1. Welcome to SportsJournalists.com, a friendly forum for discussing all things sports and journalism.

    Your voice is missing! You will need to register for a free account to get access to the following site features:
    • Reply to discussions and create your own threads.
    • Access to private conversations with other members.
    • Fewer ads.

    We hope to see you as a part of our community soon!

privileged sportswriters

Discussion in 'Journalism topics only' started by da el g, Apr 11, 2008.

  1. da el g

    da el g Member

    I think Drew really nails this


  2. Grimace

    Grimace Guest

    I admit. I chuckled.
  3. Appgrad05

    Appgrad05 Active Member

    What this guy fails to recognize is that access gives you insight. You get a sense of who a guy is - a leader or a follower? Who's the jackass in the room? Who's the guy in the corner doing the crossword? It's not always the guy you would expect if you watched the games on TV, and those details help when analyzing what happened in an important moment or why a trade was made.

    The basic point seemed to be that I like to read what my friends (sometimes, imaginary) are thinking about the game. That's fine. Good for you. But it's not journalism. It's writing. And, as Bob Knight said, any second-grader can do that.
  4. Bucknutty

    Bucknutty Member

    You nailed it on your last point. There is more to the job than -gasp!- watching games for free.
  5. JR

    JR Active Member

    And in a lot of cases, second-rate and self absorbed.

    For further information, see Simmons, Bill.
  6. Mediator

    Mediator Member

    You know I just enjoy reading sports commentary so much more when people talk about dicks and vaginas! If you don't have access, at least you have Balls (registered trademark). That, and smugness.
  7. Completely assanine, and of course spurred on by Rick Reilly daring to criticize bloggers. Every time someone says something akin to Reilly's comment, they take it on the chin from these clowns. It's like clockwork. Bob Costas was victimized a couple weeks ago, too.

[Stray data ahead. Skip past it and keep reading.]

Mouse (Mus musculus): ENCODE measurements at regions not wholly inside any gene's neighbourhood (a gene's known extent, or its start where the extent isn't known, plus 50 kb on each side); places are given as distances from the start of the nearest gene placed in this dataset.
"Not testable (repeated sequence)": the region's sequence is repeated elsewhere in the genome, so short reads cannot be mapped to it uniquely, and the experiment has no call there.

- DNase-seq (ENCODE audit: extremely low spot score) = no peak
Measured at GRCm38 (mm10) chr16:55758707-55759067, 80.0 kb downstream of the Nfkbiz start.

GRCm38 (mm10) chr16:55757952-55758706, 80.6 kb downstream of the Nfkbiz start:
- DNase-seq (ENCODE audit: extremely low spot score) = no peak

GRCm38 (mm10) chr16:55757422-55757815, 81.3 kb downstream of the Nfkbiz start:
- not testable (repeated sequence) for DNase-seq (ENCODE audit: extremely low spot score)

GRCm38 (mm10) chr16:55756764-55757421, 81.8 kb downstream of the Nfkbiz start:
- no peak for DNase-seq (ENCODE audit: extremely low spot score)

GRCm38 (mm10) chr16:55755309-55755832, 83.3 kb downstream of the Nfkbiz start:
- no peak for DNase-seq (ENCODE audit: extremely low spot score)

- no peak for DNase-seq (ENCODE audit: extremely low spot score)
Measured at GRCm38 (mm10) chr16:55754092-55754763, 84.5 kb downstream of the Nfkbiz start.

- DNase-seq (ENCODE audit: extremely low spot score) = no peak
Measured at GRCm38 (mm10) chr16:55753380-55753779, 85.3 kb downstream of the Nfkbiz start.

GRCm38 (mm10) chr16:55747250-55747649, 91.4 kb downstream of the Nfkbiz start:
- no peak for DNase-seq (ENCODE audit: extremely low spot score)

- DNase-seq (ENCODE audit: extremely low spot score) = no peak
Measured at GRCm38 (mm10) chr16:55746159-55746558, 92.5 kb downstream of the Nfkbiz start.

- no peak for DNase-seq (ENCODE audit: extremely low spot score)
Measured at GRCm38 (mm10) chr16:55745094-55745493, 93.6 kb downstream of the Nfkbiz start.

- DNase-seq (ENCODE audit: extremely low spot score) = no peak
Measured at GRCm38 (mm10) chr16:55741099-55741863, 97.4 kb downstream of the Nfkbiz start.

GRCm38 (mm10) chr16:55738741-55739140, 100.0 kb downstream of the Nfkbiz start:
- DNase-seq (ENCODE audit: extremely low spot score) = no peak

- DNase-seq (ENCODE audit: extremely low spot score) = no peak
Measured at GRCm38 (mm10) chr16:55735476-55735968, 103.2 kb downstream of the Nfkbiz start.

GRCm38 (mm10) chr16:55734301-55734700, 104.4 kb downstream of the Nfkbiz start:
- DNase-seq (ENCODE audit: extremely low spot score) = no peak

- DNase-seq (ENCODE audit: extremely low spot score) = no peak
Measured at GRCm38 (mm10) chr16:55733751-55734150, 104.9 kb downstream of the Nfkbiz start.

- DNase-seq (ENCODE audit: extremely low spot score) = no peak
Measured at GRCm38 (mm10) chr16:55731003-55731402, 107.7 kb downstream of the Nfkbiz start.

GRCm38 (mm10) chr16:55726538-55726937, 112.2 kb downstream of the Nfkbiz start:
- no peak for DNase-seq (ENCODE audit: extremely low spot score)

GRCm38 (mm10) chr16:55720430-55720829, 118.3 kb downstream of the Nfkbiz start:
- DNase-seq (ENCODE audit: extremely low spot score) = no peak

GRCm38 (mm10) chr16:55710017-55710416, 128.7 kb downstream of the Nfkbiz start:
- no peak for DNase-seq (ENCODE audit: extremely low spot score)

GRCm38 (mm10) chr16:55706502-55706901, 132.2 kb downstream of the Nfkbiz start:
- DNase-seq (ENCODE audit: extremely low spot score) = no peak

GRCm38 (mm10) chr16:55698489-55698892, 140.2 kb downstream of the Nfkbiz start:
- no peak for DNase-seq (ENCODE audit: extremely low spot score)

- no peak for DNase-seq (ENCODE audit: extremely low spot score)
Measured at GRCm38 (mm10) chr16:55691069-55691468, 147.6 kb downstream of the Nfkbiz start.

I just love shit like the following:

    Most sportswriters get around this by mixing and matching. They're effusive in their praise for the handful of guys that give them decent quotes. They save their most gleeful invective for the handful that don't.

    He's starting from a premise that he doesn't bother to back up. "Most sportswriters." He states it as fact. And people lap it up. But he doesn't back it up whatsoever.
  8. And let me add, for the 1,000,000th time.

    Going to events and interviewing people is not a "privilege."

    It's our fucking job.
  9. Rumpleforeskin

    Rumpleforeskin Active Member

    If bloggers want the "privilege" of sports writing, they need to go through the same pain-staking process we did. Get your journalism (or something like it) degree and then send out hundreds of resumes to attempt to land that first job. When you get a call back from that job, don't be upset that you didn't get it, just send out 100 more resumes. Once you do get one, work your ass off to get where you can have the "privilege" of going to events, interviewing people and getting that insight. Until then, don't criticize those people making your job hobby easier as a blogger.
  10. They're talking about sports WITH me, rather than trying to lecture me about whatever unique, enlightened perspective they discovered watching from their privileged viewing platform. Sometimes I need the latter. Other times, I don't. The whole reason people like sports blogs is because it's regular fans shooting the breeze with other regular fans. It's a viewpoint some columnist with unlimited clubhouse access can't share, and often looks down upon, as Reilly does, because it's "uninformed."

    Shorter BDD: I am an intellectually insecure foof with a keyboard.
  11. Frank_Ridgeway

    Frank_Ridgeway Well-Known Member

    Yeah. That's what I found so initially fascinating. I was young enough when I first entered a pro locker room that I had watched some of them on TV since I was 8 or 9. And some of them turned out to be completely different people than I'd imagined. I don't think you can get that by watching from a distance or relying on the observations of other people. Access means almost everything.
  12. cranberry

    cranberry Well-Known Member

    Bill Simmons is America's most prominent sportswriter? When did that happen? I haven't been out of the country and I quit binge drinking long ago. How did I miss this?
Draft saved Draft deleted

Share This Page